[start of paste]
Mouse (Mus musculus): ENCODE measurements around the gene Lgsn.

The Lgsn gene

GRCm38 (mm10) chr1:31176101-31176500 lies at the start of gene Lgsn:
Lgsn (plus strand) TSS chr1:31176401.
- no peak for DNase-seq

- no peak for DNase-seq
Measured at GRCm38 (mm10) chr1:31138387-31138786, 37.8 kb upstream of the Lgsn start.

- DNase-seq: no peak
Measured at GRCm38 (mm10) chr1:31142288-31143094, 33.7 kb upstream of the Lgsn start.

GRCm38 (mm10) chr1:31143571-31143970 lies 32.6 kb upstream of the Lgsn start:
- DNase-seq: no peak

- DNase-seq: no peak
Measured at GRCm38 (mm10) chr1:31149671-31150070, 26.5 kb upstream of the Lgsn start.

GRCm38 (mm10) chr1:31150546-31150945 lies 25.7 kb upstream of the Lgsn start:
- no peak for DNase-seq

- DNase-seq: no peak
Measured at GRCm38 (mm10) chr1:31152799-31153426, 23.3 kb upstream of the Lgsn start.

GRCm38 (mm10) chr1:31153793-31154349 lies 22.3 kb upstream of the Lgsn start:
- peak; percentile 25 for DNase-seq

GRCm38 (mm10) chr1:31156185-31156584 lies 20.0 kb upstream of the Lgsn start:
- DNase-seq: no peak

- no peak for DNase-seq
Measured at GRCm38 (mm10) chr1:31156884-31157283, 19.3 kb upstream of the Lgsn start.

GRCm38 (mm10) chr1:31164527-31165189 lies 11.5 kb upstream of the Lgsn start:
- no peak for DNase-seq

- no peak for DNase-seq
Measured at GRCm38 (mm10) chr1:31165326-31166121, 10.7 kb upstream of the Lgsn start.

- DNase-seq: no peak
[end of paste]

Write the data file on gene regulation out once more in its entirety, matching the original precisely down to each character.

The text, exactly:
Mouse (Mus musculus): ENCODE measurements around the gene Lgsn.

The Lgsn gene

GRCm38 (mm10) chr1:31176101-31176500 lies at the start of gene Lgsn:
Lgsn (plus strand) TSS chr1:31176401.
- no peak for DNase-seq

- no peak for DNase-seq
Measured at GRCm38 (mm10) chr1:31138387-31138786, 37.8 kb upstream of the Lgsn start.

- DNase-seq: no peak
Measured at GRCm38 (mm10) chr1:31142288-31143094, 33.7 kb upstream of the Lgsn start.

GRCm38 (mm10) chr1:31143571-31143970 lies 32.6 kb upstream of the Lgsn start:
- DNase-seq: no peak

- DNase-seq: no peak
Measured at GRCm38 (mm10) chr1:31149671-31150070, 26.5 kb upstream of the Lgsn start.

GRCm38 (mm10) chr1:31150546-31150945 lies 25.7 kb upstream of the Lgsn start:
- no peak for DNase-seq

- DNase-seq: no peak
Measured at GRCm38 (mm10) chr1:31152799-31153426, 23.3 kb upstream of the Lgsn start.

GRCm38 (mm10) chr1:31153793-31154349 lies 22.3 kb upstream of the Lgsn start:
- peak; percentile 25 for DNase-seq

GRCm38 (mm10) chr1:31156185-31156584 lies 20.0 kb upstream of the Lgsn start:
- DNase-seq: no peak

- no peak for DNase-seq
Measured at GRCm38 (mm10) chr1:31156884-31157283, 19.3 kb upstream of the Lgsn start.

GRCm38 (mm10) chr1:31164527-31165189 lies 11.5 kb upstream of the Lgsn start:
- no peak for DNase-seq

- no peak for DNase-seq
Measured at GRCm38 (mm10) chr1:31165326-31166121, 10.7 kb upstream of the Lgsn start.

- DNase-seq: no peak